Researchers at Iowa State University are looking to expand on the information that can be gathered after the whorls, loops and arches of fingerprints are identified.
ISU graduate student in chemistry Paige Hinners, wants to be able to put a time on when a fingerprint was created. She says the idea came out of other research into fingerprint information. It started with people are trying to determine if they can establish age, ethnicity, and gender based on the compounds found in a fingerprint.
Hinners saw the degradation of chemicals could possibly give a timestamp for fingerprints. “What I originally set out to do was to use a physical and chemical method –so we use mass spectrometry imaging — meaning we get a chemical profile and a spatial profile — so I could actually see where the chemical is on the fingerprint ridges,” according to Hinners. So, what I wanted to look at was how the compounds in the fingerprint ridge diffused with time.”
She says the early research has shown they can create a chemical image of the print. “The older the fingerprint got, the more I lost the fingerprint ridges in my chemical image. And so, that’s kind of what led us into looking at what was happening in those compounds,” Hinners says.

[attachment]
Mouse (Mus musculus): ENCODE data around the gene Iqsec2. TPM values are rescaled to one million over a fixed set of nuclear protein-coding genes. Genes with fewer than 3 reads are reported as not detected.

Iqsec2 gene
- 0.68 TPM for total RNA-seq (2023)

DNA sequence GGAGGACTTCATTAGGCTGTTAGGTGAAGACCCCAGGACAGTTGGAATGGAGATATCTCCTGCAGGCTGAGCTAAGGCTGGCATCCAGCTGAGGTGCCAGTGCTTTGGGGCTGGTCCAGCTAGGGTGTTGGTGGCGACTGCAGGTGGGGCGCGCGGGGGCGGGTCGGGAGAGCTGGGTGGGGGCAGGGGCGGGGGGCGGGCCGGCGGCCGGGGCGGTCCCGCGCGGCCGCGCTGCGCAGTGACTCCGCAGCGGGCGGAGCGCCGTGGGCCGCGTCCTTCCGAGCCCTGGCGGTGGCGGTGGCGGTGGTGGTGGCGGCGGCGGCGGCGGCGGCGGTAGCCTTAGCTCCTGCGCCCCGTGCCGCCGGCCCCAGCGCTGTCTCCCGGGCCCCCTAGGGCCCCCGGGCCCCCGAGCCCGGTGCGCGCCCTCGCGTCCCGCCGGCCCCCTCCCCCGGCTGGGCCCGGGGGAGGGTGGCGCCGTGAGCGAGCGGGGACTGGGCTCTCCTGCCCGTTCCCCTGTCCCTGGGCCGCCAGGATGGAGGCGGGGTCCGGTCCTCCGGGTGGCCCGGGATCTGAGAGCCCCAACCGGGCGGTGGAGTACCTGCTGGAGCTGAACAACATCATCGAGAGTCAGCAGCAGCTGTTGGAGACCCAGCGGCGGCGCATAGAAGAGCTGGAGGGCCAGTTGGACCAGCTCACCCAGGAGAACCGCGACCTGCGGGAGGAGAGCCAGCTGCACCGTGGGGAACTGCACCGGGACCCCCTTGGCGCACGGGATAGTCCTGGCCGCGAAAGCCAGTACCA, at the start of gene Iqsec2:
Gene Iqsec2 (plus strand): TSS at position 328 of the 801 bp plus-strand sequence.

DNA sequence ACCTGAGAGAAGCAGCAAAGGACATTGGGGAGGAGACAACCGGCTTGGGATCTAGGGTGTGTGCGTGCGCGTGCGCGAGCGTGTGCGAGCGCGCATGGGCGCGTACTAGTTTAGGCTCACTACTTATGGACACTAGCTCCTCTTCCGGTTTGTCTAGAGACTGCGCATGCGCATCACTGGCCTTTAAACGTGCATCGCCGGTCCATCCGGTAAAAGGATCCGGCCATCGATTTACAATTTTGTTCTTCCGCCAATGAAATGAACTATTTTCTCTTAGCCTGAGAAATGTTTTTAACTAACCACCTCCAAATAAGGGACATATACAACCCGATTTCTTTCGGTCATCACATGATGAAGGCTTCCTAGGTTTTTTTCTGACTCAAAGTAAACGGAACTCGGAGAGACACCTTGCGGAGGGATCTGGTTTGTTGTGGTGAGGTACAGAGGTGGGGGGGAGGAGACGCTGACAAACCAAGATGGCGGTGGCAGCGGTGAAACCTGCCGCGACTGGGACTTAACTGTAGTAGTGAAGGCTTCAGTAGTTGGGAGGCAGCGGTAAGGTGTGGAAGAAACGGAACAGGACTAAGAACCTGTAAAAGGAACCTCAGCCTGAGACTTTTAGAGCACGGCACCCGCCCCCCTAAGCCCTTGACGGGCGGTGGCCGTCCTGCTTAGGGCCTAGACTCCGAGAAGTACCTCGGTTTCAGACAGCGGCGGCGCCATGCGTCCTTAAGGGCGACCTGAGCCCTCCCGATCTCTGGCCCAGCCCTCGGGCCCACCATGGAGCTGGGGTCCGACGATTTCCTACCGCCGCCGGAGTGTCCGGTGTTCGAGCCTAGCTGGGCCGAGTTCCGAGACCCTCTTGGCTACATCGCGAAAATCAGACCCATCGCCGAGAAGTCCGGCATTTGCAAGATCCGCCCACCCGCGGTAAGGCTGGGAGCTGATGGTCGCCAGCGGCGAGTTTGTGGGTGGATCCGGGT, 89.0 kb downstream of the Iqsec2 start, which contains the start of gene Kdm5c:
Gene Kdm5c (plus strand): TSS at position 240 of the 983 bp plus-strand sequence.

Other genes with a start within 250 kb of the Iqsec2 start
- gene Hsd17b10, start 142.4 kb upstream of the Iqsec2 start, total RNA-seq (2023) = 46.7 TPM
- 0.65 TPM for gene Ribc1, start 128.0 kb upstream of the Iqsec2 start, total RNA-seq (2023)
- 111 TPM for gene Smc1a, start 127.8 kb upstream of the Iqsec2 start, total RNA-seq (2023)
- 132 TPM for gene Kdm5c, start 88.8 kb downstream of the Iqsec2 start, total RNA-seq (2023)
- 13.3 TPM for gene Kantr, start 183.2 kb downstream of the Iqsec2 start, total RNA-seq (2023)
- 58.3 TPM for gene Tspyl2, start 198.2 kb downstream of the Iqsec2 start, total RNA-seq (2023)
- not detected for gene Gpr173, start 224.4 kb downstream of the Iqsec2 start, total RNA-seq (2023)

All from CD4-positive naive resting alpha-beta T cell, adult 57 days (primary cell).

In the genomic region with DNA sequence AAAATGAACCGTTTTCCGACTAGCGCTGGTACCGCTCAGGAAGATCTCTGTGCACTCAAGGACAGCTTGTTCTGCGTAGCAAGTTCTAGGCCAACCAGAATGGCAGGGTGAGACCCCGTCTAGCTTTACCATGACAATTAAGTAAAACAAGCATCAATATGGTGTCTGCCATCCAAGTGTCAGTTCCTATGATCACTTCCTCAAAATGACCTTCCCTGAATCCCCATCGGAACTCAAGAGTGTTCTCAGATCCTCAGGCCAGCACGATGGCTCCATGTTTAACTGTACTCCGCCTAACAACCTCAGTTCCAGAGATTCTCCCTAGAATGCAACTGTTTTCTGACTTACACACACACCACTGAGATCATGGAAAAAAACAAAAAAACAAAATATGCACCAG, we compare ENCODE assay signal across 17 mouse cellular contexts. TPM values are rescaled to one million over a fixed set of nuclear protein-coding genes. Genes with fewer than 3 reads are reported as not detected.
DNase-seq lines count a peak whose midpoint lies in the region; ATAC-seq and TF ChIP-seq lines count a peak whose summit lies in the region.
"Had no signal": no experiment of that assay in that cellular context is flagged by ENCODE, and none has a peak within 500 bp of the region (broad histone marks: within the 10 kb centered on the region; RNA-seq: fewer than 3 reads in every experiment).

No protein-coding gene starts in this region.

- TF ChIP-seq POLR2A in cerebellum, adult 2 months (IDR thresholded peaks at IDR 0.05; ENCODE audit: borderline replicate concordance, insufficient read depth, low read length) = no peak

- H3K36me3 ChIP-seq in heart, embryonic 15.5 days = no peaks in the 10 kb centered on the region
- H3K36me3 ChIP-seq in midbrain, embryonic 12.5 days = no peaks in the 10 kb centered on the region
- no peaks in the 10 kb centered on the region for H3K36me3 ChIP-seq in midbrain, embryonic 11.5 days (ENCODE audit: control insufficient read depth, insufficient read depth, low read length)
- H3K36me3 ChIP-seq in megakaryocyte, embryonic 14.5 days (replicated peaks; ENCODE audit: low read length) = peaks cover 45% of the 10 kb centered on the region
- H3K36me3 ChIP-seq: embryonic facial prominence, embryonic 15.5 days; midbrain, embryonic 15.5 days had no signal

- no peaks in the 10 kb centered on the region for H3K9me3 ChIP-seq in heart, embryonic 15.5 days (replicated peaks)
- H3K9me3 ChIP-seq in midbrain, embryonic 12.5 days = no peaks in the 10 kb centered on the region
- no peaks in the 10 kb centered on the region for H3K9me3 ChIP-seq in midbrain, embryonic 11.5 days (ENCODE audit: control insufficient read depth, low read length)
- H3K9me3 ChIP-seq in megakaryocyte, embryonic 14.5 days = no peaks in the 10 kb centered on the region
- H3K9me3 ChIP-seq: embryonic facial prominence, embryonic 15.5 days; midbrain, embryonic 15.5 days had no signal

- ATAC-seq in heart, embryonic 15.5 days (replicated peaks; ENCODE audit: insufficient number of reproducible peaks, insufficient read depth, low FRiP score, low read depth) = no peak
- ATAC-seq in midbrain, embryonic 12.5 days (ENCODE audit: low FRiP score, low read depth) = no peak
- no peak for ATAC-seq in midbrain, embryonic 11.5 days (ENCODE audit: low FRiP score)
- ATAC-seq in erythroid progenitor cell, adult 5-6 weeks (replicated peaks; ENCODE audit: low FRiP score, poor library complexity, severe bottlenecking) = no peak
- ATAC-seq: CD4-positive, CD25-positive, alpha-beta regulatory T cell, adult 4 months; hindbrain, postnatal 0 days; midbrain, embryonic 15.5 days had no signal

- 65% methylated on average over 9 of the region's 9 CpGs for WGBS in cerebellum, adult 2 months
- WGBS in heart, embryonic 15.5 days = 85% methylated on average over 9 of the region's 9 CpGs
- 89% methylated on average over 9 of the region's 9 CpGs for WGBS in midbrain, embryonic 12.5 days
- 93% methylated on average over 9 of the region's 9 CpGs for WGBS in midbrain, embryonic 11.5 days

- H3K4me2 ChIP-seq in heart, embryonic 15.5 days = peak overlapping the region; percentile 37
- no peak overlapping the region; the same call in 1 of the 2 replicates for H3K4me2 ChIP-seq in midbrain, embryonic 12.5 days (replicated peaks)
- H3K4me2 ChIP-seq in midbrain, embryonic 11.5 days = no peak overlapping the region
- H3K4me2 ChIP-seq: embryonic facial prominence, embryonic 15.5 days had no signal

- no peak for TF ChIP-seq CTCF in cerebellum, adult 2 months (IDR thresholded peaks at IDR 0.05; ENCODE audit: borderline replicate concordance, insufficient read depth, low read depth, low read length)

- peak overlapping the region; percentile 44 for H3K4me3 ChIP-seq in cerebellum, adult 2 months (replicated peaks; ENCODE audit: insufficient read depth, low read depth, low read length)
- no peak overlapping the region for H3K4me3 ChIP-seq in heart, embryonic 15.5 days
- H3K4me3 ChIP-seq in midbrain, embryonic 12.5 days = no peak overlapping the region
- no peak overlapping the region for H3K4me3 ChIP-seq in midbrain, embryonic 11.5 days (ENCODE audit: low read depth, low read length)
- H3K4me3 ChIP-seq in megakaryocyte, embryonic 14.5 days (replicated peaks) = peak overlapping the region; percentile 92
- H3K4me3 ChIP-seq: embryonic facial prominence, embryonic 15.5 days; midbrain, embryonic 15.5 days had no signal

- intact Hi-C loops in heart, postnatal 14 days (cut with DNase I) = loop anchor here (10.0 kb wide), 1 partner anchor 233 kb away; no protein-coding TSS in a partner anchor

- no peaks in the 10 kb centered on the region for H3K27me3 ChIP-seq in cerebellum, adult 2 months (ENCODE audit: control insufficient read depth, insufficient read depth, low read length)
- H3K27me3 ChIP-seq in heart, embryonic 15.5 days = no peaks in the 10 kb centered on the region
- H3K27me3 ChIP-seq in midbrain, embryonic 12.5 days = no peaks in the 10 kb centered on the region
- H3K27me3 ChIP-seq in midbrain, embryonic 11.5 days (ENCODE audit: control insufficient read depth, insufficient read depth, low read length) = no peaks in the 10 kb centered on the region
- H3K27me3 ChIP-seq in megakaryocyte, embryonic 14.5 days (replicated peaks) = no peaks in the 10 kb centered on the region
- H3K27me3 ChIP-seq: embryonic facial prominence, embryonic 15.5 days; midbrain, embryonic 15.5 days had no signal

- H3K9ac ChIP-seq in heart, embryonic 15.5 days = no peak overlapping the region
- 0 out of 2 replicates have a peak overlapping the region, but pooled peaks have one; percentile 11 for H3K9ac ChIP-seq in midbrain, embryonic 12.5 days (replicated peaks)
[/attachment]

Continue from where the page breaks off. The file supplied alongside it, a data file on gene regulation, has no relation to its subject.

Hinners says everyone has a couple of different types of chemicals in their fingerprints. “There can be both sweat-based, and then kind of like grease-based residues in your fingerprint. So, when you touch a surface you’re leaving a combination of that behind,” Hinners explains. “And the oily portion actually comes from you touching your face, touching your hair, touching other areas of your body where you have sebaceous glands and those secret lipids and it’s more oily. You touch glass and you see a fingerprint on there — you are leaving some of that material behind.”
Hinners says they’ve done a small survey of fingerprints kind of as a proof of concept. “We just did a study from fresh through seven days age. So, even by one day age, we were able to tell that those fingerprints had been exposed to an ambient environment, and they were no longer fresh,” Hinners says.
The research confirmed that ozone in the air was causing the degradation of the unsaturated fats in fingerprints. Hinners says knowing when a fingerprint was left can help in narrowing when someone was at a crime scene. “If you’ve ever heard the defense ‘I was there the week prior.’ So this kind of just assists in locking down and says ‘yes’ this fingerprint is from within the crime window — so we know it happened during this time — and the fingerprint also came from this time,” Hinners says. She says it could also be helpful if you don’t have a suspect and can tell that one set of fingerprints was left during the time of the crime and rule out others.
Hinners says there needs to be a lot more study with a larger test pool of fingerprints to move toward making a time determination on a fingerprint something that can be used in a case. “To get something presented in court is a very difficult task. It has to meet many different standards. And I think the very broad team is it has to be generally accepted by the scientific community,” she says.
A National Institute of Justice grant is supporting the research.